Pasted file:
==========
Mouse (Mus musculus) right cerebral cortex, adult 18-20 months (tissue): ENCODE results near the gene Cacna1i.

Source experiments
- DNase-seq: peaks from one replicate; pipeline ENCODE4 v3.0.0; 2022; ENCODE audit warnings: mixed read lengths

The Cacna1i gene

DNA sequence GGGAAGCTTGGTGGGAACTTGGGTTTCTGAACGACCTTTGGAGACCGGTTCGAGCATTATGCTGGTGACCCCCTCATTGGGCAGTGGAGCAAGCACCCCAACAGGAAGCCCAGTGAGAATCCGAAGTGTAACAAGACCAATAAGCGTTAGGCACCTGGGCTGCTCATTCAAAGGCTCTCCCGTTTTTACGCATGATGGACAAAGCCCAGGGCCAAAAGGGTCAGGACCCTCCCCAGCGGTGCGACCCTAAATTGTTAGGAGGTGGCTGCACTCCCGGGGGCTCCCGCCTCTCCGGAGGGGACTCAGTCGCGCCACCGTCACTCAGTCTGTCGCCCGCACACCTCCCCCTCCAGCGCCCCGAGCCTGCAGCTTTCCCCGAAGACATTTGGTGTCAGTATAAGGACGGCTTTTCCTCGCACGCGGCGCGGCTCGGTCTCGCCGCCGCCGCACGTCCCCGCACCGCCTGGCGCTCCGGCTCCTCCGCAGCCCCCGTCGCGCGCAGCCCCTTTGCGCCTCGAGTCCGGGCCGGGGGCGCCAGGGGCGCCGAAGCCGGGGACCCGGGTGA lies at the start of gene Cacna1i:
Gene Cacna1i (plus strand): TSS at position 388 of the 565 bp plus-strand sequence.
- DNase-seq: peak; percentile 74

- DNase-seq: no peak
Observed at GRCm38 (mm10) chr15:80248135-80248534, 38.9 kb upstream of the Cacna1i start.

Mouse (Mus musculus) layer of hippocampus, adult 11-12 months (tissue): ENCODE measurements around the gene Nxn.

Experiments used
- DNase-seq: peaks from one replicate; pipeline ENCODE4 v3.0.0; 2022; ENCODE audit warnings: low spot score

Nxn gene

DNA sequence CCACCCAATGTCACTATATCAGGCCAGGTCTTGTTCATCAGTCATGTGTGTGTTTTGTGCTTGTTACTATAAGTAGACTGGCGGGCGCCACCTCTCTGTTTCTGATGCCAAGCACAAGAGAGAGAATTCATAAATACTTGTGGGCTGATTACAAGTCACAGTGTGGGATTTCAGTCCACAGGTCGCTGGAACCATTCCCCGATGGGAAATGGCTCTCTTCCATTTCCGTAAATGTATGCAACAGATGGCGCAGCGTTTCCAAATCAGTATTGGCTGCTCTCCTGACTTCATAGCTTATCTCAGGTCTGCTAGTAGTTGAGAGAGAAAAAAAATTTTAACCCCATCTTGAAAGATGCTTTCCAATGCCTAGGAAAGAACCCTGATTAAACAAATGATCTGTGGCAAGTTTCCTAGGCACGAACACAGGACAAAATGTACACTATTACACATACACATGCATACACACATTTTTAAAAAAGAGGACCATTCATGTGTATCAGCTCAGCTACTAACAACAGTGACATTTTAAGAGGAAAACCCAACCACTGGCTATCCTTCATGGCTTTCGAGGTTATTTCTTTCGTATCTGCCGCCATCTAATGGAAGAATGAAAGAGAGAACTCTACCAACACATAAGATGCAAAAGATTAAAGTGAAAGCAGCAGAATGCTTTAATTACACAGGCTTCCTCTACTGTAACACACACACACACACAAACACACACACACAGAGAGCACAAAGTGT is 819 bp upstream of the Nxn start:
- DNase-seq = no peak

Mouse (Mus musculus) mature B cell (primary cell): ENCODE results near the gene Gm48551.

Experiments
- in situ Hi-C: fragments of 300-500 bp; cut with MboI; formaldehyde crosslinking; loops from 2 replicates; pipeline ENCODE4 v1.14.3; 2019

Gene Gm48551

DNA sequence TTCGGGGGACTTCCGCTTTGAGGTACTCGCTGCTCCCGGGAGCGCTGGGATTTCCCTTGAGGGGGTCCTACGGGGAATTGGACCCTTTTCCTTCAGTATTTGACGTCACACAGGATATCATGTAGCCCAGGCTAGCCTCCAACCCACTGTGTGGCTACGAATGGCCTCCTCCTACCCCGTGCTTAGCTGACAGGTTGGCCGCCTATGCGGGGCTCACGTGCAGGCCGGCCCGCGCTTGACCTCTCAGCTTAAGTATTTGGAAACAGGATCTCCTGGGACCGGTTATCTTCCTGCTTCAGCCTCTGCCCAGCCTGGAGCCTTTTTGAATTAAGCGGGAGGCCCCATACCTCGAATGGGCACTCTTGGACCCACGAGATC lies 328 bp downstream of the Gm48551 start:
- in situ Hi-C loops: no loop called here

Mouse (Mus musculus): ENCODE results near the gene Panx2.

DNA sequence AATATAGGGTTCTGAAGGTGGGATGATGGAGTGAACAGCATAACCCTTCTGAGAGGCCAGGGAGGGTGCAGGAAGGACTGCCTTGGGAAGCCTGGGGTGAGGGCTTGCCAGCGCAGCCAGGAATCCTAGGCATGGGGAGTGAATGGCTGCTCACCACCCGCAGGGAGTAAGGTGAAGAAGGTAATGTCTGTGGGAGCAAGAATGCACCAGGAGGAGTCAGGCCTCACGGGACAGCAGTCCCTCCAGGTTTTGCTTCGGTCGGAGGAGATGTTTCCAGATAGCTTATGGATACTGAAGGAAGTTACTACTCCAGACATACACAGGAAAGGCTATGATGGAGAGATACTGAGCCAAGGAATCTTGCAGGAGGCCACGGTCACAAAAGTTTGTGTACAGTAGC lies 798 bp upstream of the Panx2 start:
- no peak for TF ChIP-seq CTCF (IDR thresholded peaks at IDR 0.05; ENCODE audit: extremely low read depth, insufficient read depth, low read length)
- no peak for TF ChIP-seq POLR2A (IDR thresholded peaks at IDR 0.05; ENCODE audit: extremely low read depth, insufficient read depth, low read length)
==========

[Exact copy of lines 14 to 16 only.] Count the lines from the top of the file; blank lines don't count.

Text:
DNA sequence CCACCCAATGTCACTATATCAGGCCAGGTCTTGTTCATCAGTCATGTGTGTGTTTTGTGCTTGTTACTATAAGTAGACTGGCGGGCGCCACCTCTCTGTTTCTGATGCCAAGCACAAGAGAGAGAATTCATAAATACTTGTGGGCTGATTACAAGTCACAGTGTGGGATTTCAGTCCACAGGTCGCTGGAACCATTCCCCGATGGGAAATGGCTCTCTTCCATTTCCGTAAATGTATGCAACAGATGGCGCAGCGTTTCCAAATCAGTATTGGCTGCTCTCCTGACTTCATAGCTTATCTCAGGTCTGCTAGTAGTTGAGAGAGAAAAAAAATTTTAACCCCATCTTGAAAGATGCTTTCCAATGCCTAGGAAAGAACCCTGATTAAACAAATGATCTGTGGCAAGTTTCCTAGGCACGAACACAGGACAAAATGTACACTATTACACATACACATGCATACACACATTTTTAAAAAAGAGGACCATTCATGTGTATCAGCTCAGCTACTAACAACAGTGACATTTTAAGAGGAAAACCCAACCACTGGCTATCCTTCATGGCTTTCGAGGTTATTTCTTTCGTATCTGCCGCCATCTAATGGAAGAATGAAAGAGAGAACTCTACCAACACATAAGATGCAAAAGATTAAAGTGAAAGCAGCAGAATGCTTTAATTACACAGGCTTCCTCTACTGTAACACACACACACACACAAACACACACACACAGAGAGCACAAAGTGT is 819 bp upstream of the Nxn start:
- DNase-seq = no peak

Mouse (Mus musculus) mature B cell (primary cell): ENCODE results near the gene Gm48551.